Federal District Court Judge William Mathew Byrne, Jr. yesterday issued a ruling upholding the award of more than $700,000.00 in damages by an NASD arbitration panel. Susan Taus, a single mother of four, had filed her claim against Smith Barney and Prudential in September of 1997 alleging that they had breached their fiduciary duty to her when they allowed her estranged husband to empty his IRA accounts maintained at the brokerage firms.
During the hearing, testimony established that the brokerage firms knew that Ms. Taus and her former husband were in the process of dividing the community property assets (which included the IRA accounts) yet permitted a rushed liquidation without providing any notice to Ms. Taus according to her attorneys, Philip M. Aidikoff and Robert A. Uhl of the Beverly Hills, California law firm of Aidikoff and Uhl.
The Prudential broker testified that prior to the removal of the funds he had told Ms. Taus that a freeze would be placed on the account and the Smith Barney broker had required dual signatures for earlier withdrawals. Relying on these representations, Susan Taus was shocked to learn that the funds had left the firm and have never been located.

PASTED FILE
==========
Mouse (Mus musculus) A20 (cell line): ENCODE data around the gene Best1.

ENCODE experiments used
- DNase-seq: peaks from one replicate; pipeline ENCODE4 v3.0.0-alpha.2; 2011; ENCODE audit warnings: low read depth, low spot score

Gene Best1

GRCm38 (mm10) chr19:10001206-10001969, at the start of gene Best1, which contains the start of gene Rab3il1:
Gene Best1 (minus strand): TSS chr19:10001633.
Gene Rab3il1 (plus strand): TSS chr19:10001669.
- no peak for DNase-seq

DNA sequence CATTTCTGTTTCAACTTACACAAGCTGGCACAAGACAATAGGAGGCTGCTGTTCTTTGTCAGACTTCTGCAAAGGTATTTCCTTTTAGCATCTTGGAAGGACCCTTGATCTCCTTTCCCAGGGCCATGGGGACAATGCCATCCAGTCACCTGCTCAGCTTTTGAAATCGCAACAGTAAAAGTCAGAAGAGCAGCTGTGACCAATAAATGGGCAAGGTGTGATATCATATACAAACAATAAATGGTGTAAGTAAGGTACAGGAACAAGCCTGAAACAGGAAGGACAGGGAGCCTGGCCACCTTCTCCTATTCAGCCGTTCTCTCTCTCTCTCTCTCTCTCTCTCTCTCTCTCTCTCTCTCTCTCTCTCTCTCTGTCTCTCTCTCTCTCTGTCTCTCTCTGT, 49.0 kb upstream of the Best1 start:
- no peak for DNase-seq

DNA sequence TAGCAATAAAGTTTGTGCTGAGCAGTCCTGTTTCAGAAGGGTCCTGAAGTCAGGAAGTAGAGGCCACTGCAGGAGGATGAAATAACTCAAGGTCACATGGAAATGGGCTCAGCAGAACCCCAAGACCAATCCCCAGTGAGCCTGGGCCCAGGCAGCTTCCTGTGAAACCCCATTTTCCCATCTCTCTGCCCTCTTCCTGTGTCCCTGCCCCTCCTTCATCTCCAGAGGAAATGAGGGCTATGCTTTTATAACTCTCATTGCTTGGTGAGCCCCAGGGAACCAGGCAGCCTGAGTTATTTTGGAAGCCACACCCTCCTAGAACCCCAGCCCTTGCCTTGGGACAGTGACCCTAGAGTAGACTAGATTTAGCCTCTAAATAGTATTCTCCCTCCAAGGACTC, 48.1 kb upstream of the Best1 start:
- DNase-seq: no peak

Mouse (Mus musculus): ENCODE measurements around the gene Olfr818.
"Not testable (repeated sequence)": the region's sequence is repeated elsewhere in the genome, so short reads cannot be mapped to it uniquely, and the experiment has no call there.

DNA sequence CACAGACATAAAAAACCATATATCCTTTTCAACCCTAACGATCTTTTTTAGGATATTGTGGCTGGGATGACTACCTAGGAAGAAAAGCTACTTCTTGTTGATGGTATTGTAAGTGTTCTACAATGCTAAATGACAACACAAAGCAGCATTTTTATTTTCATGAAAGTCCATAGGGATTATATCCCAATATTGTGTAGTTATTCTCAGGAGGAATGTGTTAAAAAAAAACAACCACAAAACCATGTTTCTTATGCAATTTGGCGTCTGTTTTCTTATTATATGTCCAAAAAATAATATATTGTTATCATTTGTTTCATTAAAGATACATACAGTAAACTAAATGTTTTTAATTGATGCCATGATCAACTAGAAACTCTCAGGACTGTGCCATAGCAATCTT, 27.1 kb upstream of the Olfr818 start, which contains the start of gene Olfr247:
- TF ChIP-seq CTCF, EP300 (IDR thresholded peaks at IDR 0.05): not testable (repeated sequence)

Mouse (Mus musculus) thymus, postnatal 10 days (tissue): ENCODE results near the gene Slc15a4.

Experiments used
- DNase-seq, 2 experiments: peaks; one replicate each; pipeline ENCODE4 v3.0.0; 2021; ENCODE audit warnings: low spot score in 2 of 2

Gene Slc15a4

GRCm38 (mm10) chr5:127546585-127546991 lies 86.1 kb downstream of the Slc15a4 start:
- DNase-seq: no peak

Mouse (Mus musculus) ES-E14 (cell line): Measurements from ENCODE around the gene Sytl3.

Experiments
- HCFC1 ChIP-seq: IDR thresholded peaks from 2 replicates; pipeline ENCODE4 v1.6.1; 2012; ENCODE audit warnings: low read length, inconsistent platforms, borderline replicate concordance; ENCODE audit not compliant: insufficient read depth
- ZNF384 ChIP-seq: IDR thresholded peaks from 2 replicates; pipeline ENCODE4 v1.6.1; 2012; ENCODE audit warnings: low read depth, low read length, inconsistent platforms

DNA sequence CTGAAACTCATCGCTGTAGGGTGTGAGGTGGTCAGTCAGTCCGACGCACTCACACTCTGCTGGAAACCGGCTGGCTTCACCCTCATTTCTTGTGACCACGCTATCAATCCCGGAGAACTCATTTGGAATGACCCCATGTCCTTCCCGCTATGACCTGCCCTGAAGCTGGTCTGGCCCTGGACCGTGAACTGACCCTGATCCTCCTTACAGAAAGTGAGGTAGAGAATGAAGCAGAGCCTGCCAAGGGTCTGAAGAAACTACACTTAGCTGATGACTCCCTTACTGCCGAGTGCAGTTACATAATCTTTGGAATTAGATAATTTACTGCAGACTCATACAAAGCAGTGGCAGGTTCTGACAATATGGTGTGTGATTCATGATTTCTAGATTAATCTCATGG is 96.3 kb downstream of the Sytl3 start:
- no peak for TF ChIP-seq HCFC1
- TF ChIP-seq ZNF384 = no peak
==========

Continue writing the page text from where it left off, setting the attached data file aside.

NASD arbitration is mandatory in most customer agreements and substitutes a panel for a jury trial. The panel is composed of three people, one of whom is an industry representative. The awards are binding and are not generally subject to appeal however, in this case, the brokerage firms filed a petition to vacate the arbitration award in Federal District Court. This practice is becoming more common place according to Aidikoff who said that “the firms are doing everything they can to make it as difficult as possible for wronged investors to collect their money. It’s satisfying to see that the courts are not letting them get away with it.” Uhl also added that “no matter what tactics are employed by the brokerage firms, legitimate claims should always be pursued by defrauded investors.” The award also includes interest at 10% until paid.